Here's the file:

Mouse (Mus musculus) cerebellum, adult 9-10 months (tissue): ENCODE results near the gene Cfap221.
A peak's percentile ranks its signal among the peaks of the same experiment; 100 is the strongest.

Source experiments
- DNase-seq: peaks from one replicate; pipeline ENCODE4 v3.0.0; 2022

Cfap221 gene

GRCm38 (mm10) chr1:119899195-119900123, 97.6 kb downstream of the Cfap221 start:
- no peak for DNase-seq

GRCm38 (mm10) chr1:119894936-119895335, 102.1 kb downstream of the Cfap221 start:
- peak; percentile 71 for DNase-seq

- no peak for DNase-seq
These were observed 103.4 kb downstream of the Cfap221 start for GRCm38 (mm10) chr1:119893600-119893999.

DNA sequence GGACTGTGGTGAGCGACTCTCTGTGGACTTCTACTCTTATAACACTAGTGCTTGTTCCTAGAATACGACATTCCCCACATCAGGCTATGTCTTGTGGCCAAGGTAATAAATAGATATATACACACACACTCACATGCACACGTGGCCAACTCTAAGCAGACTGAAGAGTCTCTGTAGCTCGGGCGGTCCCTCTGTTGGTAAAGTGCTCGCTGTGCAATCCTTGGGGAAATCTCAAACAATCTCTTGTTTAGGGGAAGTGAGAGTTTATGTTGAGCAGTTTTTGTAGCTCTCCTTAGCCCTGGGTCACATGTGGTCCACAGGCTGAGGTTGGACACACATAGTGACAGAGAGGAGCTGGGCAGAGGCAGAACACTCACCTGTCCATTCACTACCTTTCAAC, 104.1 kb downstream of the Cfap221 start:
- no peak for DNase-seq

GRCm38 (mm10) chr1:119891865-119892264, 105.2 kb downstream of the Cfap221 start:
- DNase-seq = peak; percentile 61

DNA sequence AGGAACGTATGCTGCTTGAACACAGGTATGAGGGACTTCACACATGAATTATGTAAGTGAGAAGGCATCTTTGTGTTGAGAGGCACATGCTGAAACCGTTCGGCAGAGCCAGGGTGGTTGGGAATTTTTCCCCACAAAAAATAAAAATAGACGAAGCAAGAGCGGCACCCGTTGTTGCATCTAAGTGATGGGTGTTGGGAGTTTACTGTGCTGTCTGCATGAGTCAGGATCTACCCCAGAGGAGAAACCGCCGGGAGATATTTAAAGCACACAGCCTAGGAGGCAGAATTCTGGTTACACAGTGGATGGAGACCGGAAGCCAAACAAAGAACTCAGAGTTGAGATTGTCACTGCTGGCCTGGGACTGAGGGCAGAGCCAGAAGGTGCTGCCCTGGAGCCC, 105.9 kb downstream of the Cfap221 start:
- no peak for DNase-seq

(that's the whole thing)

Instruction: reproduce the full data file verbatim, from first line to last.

Mouse (Mus musculus) cerebellum, adult 9-10 months (tissue): ENCODE results near the gene Cfap221.
A peak's percentile ranks its signal among the peaks of the same experiment; 100 is the strongest.

Source experiments
- DNase-seq: peaks from one replicate; pipeline ENCODE4 v3.0.0; 2022

Cfap221 gene

GRCm38 (mm10) chr1:119899195-119900123, 97.6 kb downstream of the Cfap221 start:
- no peak for DNase-seq

GRCm38 (mm10) chr1:119894936-119895335, 102.1 kb downstream of the Cfap221 start:
- peak; percentile 71 for DNase-seq

- no peak for DNase-seq
These were observed 103.4 kb downstream of the Cfap221 start for GRCm38 (mm10) chr1:119893600-119893999.

DNA sequence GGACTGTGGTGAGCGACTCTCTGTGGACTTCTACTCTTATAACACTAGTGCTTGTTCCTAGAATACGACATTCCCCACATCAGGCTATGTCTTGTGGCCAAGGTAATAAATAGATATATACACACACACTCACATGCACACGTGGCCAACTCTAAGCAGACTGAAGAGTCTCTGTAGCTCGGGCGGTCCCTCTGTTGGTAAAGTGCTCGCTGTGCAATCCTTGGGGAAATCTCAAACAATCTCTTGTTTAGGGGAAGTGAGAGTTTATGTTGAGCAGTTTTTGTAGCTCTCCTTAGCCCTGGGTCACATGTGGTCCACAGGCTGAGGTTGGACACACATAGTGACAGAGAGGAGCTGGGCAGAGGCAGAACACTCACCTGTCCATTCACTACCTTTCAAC, 104.1 kb downstream of the Cfap221 start:
- no peak for DNase-seq

GRCm38 (mm10) chr1:119891865-119892264, 105.2 kb downstream of the Cfap221 start:
- DNase-seq = peak; percentile 61

DNA sequence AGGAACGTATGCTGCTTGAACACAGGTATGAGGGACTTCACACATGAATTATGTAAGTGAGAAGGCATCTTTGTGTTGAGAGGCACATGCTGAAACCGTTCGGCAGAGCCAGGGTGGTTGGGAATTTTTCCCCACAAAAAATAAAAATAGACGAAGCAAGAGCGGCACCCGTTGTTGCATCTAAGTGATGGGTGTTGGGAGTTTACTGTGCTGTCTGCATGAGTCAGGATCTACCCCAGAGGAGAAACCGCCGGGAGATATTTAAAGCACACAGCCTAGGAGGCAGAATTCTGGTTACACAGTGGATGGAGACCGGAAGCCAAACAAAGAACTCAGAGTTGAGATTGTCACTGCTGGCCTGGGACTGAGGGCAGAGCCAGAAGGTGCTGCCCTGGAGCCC, 105.9 kb downstream of the Cfap221 start:
- no peak for DNase-seq